Scientists made an interesting experiment to analyze global predation patterns. They glued fake caterpillars onto plants to see how often they get bitten. The study, published in the journal Science, was meant to show how predation rates vary in different places of the world, and which animals attempted to eat the clay insects.
Looking at the global predation patterns
Any lizard, beetle, bird, and ant that attacked the caterpillars left bites or scratch marks on them. Then, researchers analyzed the marks in a lab in Finland to see who they belonged to and how at risk were the fake insects. Thus, they observed that caterpillars from the equator are 8 times more likely to get eaten compared to the ones living closer to the poles.
This is not the first time scientists used fake caterpillars to study predation incidence in certain areas. Tomas Roslin from the Swedish University of Agricultural Sciences used the same method to how animals exhibit this behavior in Greenland. However, he did not have much luck.
When he talked to other researchers who used the technique, they said it worked. Then they observed that it was a great difference between the places where the dummies were placed. Tomas Roslin places the in Greenland, while another colleague put them in the rainforests in Borneo.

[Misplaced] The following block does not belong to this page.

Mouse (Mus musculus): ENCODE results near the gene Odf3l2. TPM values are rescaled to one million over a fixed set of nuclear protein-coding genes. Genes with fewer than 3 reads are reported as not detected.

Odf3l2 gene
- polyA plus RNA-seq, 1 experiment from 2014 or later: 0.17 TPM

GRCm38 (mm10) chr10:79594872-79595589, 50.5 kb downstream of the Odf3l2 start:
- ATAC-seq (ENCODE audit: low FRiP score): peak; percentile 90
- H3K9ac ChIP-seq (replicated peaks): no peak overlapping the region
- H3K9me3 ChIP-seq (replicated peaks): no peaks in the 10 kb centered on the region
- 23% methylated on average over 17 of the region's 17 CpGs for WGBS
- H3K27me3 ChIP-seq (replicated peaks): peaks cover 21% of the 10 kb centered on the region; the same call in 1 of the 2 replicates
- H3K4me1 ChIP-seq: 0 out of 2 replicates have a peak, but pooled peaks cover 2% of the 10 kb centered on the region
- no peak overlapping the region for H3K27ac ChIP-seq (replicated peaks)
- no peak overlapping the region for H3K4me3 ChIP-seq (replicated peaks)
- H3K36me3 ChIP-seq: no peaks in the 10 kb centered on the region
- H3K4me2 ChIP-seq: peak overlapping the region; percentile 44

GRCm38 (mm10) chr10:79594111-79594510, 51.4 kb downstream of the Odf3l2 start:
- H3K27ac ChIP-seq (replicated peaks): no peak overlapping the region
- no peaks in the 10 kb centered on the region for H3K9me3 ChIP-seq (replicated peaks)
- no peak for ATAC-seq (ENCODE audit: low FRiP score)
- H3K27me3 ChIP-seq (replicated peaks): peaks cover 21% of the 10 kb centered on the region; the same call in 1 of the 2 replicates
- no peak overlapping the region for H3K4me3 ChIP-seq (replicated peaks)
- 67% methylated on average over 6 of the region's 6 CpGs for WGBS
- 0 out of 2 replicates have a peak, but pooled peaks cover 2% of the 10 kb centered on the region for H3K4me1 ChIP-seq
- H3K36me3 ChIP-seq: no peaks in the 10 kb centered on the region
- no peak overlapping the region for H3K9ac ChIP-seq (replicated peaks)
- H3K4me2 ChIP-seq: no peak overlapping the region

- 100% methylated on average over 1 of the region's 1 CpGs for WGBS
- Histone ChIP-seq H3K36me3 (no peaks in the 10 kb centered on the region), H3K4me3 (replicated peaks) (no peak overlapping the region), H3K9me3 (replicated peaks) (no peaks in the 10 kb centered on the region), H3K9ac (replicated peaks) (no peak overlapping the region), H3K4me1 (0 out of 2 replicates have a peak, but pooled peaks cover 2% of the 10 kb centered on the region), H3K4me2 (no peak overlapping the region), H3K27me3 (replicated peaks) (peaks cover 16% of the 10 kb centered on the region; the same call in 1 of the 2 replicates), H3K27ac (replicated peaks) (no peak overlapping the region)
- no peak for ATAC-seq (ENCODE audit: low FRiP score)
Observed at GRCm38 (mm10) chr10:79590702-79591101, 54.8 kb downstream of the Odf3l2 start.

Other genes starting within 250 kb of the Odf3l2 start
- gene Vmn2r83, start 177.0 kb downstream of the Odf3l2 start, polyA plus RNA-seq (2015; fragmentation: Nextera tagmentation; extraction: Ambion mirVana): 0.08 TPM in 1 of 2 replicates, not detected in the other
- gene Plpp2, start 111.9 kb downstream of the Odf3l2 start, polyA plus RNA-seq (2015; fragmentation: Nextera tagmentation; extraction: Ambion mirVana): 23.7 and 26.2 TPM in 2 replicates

Equator caterpillars get eaten more often than those in colder regions
Therefore, scientists decided to place fake caterpillars in several places around the world to study the global predation patterns. Several scientists from all over the world participated to the experiment and placed clay caterpillars in different regions.
“We’ve known for a really long time that there are more species in the tropics than there are in polar regions. But we don’t have as good of an idea of the geography of interactions between species,” mentioned Will Petry, one of the researchers.
After the caterpillars were recovered, they were carefully placed into individual tubes and sent to the lab in Finland. This is how researchers discovered that predation was more intense in areas near the equator. The number of predators is much bigger there than at the poles, for instance, so more caterpillars get eaten.
Image source: Wikipedia